• $\begingroup$ How do you define an easy/hard puzzle? Is easy the sort where you can get the solution by applying the rule in only one line at a time and putting a suitable symbol and hard where you have to make more complex thought processes? E.g., in your easy example, first such step is: there are 2 O-s with a blank in between, so that can't be O, it's X. Then you have X_X and the blank has to be O. Then there is vertical OO_, so the blank has to be X etc. But your hard example doesn't have anything where you can make such step so you have to consider several directions and several blank squares together. $\endgroup$ – Heimdall Aug 24 '18 at 20:31
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If it's not possible to solve with the other symbol, then you are basically doing the precise inverse of guess&check, which means that it will have a unique solution, since the other remaining symbols give enough information to guarantee that symbol that you have removed, so it does not remove required information. Does that explanation make sense?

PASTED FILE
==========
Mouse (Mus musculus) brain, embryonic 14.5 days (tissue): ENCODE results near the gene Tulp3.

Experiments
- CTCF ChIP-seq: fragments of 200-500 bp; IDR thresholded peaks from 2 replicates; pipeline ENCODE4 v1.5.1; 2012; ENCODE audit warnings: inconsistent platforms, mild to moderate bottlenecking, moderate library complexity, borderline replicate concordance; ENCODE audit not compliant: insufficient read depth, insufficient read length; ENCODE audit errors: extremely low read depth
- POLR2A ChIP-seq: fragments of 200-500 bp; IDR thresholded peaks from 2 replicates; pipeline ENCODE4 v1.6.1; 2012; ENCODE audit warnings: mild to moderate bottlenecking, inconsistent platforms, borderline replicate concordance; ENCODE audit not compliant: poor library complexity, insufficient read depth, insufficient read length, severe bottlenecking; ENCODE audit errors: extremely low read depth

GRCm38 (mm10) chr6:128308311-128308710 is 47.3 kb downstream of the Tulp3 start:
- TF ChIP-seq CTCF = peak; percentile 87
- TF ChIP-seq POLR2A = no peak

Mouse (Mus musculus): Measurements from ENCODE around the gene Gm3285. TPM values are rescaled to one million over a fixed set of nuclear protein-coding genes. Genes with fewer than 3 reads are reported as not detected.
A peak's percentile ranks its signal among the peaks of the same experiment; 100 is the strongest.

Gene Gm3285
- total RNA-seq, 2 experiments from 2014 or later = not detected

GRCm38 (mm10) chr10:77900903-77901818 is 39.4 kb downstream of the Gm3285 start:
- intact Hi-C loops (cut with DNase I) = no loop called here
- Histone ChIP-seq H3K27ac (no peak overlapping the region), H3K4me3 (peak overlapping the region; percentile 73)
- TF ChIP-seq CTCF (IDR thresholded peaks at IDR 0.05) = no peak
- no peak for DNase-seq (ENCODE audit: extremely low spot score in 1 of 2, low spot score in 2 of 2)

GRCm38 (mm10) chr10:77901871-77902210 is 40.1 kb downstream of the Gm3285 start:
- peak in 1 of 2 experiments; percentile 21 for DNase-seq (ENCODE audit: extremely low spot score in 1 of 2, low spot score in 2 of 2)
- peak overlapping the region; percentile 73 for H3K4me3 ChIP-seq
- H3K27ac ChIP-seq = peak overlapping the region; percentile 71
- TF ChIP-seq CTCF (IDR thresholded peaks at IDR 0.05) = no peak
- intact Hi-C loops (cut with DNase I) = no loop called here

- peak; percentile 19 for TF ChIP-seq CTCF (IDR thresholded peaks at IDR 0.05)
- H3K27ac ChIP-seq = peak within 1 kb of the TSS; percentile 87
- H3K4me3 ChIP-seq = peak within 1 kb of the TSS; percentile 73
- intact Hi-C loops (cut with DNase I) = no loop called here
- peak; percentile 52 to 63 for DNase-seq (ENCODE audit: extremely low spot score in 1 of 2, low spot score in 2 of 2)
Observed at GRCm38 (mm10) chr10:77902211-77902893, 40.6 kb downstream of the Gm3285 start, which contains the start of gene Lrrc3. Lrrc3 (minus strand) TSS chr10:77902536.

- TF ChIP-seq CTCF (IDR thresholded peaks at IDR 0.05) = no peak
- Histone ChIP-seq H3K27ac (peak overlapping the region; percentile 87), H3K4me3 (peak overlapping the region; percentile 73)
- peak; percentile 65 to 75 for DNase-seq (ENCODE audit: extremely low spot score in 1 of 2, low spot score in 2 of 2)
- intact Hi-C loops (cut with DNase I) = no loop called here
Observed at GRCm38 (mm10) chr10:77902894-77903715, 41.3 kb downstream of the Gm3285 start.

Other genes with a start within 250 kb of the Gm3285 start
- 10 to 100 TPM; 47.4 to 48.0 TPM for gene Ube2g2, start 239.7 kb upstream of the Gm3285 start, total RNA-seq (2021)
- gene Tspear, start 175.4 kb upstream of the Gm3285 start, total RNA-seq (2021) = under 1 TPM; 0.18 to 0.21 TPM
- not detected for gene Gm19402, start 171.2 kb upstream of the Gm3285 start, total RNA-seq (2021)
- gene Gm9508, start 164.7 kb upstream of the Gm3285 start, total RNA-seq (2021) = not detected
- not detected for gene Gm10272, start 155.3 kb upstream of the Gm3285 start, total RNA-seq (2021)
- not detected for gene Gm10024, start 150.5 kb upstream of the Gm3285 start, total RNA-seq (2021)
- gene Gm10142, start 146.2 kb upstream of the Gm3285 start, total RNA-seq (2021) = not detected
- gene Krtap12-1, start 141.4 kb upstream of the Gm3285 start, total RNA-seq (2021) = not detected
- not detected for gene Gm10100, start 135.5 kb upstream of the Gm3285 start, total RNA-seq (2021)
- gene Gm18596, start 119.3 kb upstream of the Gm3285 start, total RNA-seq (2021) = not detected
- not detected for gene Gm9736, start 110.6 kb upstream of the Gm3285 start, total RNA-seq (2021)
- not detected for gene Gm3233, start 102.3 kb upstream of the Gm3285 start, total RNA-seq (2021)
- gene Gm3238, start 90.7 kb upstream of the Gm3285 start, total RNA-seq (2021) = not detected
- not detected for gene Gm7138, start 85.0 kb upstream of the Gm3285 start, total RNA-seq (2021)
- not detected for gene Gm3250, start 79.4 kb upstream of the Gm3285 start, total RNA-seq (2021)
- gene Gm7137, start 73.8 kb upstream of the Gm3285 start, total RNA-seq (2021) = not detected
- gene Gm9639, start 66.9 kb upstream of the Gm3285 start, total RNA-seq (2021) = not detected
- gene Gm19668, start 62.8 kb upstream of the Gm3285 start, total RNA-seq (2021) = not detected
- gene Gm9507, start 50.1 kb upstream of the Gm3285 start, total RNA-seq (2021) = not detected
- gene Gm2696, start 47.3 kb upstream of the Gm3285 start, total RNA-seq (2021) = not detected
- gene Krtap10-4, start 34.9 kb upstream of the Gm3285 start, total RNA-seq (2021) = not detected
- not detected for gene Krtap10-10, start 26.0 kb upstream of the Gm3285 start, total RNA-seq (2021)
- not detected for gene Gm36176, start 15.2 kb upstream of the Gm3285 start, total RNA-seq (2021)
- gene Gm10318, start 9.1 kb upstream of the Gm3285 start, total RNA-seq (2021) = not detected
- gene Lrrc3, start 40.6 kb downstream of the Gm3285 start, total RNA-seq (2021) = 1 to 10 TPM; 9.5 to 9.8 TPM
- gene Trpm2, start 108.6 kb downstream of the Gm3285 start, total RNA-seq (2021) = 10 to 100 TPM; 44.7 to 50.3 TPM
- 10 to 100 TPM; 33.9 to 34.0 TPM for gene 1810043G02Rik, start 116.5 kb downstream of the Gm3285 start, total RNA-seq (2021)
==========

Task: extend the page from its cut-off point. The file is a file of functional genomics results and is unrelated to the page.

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  • $\begingroup$ Yep, I support this idea. If we change a symbol with its opposite and try to solve it and get some contradictions a.k.a unsolvable, then we can remove that symbol because puzzlers will learn that in that position there will be only a single symbol can be used which is the removed one. $\endgroup$ – athin May 29 at 3:30
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Your logic is correct. The resulting puzzle can indeed be solved in a relatively straightforward way as you described.

First, assume that the red square shown is O (marked with a 1)
solution
Then the subsequent deductions can be made in numerical order, quickly leading to a contradiction.

Given this,

That square must be an X. And you can deduce your way to a unique finish from there.

Of course, this doesn't prove that it always works, but the logic is good and this example works.

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  • $\begingroup$ Your second solution has triple X diagonal, R2C5 to R4C3 $\endgroup$ – athin May 29 at 2:16
  • $\begingroup$ Thanks. I've changed the solution. Shouldn't have rushed... $\endgroup$ – Dr Xorile May 29 at 18:16